California Democrat Ro Khanna is taking the helm of the House Oversight and Reform Subcommittee on Environment, offering both progressive climate ambitions and pragmatic sensibilities to a panel charged with scrutinizing environmental agencies and the energy industry.
The congressman represents the Silicon Valley area and, in just a few years in Congress, his national reputation has grown to "lion size," to borrow a phrase from Sen. Cory Booker (D-N.J.).
"You're one of these people who hits this place with an impact that is really amazing," Booker told Khanna during a 2019 Facebook interview.
The Californian has managed to create an image that blends both a fight-the-establishment mentality and deep roots in the Democratic Party (E&E Daily, Feb. 1, 2019).
"He thinks in big, bold 'where do we want to go,' but he thinks in very practical terms," said Sean McElwee, executive director of the progressive group Data for Progress.
Khanna labels himself a "progressive capitalist," pointing to the likes of Sen. Elizabeth Warren (D-Mass.), and he wrote a book on bringing manufacturing back to the United States.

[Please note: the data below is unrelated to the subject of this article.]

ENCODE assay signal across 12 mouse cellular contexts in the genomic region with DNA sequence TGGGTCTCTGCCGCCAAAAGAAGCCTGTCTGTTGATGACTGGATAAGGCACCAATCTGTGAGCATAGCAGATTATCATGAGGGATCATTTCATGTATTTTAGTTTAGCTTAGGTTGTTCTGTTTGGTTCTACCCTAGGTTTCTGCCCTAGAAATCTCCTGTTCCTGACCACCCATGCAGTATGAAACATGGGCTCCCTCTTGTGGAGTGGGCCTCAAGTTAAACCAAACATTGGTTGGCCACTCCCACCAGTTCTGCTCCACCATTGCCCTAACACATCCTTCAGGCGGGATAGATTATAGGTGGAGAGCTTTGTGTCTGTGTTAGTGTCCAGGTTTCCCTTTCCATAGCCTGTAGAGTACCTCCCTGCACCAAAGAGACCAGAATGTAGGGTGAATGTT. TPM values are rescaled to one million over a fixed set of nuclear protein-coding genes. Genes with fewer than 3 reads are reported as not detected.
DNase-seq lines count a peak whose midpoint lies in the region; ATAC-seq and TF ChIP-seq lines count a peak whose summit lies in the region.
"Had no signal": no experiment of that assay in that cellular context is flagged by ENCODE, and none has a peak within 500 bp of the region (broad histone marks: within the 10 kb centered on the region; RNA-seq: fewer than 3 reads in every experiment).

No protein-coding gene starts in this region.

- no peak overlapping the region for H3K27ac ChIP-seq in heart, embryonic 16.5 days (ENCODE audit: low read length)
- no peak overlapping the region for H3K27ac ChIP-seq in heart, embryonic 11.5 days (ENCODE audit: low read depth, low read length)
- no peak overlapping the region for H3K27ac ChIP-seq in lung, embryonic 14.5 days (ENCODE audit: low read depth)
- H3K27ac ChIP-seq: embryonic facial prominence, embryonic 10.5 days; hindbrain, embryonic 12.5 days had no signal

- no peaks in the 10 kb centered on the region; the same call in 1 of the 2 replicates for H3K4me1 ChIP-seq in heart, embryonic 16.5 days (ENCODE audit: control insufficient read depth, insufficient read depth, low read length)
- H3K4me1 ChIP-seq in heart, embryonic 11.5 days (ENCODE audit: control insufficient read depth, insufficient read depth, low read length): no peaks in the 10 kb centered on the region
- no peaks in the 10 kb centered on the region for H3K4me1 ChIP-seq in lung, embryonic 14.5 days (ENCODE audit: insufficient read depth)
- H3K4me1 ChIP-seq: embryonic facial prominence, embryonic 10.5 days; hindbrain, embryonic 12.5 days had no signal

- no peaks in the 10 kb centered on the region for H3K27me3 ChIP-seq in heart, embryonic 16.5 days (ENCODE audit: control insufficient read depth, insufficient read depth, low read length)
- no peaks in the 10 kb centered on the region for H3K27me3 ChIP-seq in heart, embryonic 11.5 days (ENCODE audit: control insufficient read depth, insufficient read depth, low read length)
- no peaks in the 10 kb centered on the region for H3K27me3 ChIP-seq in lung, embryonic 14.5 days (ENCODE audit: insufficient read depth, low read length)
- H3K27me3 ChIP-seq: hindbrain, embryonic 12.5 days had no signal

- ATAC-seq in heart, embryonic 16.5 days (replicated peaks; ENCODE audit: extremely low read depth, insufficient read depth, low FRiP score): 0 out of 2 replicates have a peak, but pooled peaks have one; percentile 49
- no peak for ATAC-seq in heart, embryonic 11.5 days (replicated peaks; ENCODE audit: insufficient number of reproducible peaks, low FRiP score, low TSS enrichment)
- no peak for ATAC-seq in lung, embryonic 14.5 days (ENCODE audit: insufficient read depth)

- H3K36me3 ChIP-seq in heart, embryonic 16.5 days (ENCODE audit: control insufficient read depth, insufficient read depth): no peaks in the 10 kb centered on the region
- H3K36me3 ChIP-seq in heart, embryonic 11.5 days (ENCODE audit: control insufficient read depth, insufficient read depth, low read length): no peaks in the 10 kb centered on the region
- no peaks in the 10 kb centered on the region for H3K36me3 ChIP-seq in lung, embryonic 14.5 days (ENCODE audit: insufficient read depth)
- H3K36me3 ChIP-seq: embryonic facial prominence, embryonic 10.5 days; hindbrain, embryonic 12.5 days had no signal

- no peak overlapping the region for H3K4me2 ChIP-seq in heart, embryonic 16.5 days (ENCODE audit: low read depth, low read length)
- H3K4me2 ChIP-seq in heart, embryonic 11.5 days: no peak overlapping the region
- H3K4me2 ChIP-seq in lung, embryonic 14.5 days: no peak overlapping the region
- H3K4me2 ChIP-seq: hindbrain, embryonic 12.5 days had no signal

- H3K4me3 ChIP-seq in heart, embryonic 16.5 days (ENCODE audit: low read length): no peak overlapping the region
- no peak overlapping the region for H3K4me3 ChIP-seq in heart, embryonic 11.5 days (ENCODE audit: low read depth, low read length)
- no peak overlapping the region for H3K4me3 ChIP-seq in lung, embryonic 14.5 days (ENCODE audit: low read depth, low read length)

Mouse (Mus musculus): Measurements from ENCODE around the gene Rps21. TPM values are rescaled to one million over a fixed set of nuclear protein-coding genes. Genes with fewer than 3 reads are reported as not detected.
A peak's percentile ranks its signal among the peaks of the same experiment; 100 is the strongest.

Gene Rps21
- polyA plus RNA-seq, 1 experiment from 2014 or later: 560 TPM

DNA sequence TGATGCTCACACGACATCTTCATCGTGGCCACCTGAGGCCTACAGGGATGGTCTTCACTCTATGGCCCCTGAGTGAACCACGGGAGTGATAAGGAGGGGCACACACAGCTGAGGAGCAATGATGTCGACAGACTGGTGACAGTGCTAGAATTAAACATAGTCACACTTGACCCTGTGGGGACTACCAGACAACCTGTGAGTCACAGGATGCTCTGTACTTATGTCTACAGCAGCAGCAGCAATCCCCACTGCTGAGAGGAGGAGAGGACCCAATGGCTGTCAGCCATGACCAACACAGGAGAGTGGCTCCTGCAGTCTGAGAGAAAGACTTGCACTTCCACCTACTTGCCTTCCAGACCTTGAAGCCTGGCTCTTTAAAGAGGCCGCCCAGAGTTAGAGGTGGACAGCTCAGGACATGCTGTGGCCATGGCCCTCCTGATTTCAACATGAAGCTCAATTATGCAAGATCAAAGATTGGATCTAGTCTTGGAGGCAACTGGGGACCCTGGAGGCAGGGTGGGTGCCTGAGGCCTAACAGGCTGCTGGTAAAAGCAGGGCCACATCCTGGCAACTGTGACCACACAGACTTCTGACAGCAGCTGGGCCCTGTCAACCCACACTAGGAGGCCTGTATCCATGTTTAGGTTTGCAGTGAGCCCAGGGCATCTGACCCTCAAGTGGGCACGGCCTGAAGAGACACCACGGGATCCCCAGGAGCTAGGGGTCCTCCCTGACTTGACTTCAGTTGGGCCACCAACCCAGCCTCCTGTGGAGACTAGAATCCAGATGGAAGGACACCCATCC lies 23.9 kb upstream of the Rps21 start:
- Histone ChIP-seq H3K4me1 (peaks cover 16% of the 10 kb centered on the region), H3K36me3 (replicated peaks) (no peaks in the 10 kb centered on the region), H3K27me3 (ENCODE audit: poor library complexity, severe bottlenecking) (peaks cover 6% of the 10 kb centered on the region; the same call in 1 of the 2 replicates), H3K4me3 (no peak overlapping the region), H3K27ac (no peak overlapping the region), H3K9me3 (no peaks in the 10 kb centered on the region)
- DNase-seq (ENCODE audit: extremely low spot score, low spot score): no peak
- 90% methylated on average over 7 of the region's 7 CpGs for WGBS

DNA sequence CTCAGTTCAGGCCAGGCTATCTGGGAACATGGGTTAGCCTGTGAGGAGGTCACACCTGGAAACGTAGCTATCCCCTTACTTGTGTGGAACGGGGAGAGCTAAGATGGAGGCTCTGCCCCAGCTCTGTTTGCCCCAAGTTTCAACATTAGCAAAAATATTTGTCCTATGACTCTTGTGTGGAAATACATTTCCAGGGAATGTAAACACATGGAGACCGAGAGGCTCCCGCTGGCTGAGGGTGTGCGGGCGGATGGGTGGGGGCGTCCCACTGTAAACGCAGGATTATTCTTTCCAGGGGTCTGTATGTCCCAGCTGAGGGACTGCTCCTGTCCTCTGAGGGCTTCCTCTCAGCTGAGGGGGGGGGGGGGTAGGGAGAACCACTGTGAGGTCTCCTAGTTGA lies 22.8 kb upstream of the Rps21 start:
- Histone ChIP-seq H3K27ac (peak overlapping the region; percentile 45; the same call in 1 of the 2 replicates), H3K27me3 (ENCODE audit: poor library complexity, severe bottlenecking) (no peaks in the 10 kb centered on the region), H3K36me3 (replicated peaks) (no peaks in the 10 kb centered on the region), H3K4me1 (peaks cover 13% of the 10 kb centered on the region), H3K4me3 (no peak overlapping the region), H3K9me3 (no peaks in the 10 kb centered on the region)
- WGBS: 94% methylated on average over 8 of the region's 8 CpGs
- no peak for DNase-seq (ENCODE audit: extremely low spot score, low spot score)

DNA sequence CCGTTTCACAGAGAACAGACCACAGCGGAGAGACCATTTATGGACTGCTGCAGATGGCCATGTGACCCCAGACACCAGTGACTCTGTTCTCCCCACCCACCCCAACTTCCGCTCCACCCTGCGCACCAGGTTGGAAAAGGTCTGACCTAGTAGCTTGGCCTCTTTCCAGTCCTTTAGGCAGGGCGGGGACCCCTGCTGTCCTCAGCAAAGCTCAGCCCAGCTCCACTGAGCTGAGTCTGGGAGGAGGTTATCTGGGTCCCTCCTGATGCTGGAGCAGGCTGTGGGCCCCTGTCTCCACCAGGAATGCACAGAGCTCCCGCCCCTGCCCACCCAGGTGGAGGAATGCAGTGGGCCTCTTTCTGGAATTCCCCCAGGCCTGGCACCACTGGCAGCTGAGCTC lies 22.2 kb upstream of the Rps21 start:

He was an early backer of Sen. Bernie Sanders' (I-Vt.) presidential campaign and now plans to use his new platform to carry out the aspirations of the Green New Deal.
Khanna elaborated on his oversight agenda, working with Republicans and scrutinizing the private sector during an interview with E&E News this week.
What are your goals for the subcommittee?
The first priority is going to be climate. The first hearing will likely be on climate disinformation — the role that social media and other platforms have spread disinformation. If we can't get to the truth on climate, how are we going to solve it?
One of the focuses will be on the epistemic problem of understanding the seriousness of the problem — the short time we have to act, and what we have to do, and how do we get science to better understand.
The second focus will be about how to deliver clean jobs. These jobs are going to first be in left-behind communities.
So it's going to be about job creation and showing West Virginia and Butler, Pa., that these jobs are going to be there.
This is going to be a huge push. This is going to benefit not just the coast but communities that have been left behind.
The third part will be a focus on environmental racism. I led the "Last Chance" campaign in California to stop new permitting of fossil fuels, but also to have residential barriers of 2,500 feet where drilling could take place near residential communities. And then getting rid of fossil fuel subsidies.
Do you plan to work with Republicans? How so?
I do plan to on some of these issues — creating good jobs in communities that have been left behind. That's not a partisan issue. Disinformation on social media is not a partisan issue. So I think focusing on jobs and how these jobs are win-win.
One other area, I think, is paying farmers for regenerative agriculture. Farmers are great stewards of the land, and that is something that Republicans represent.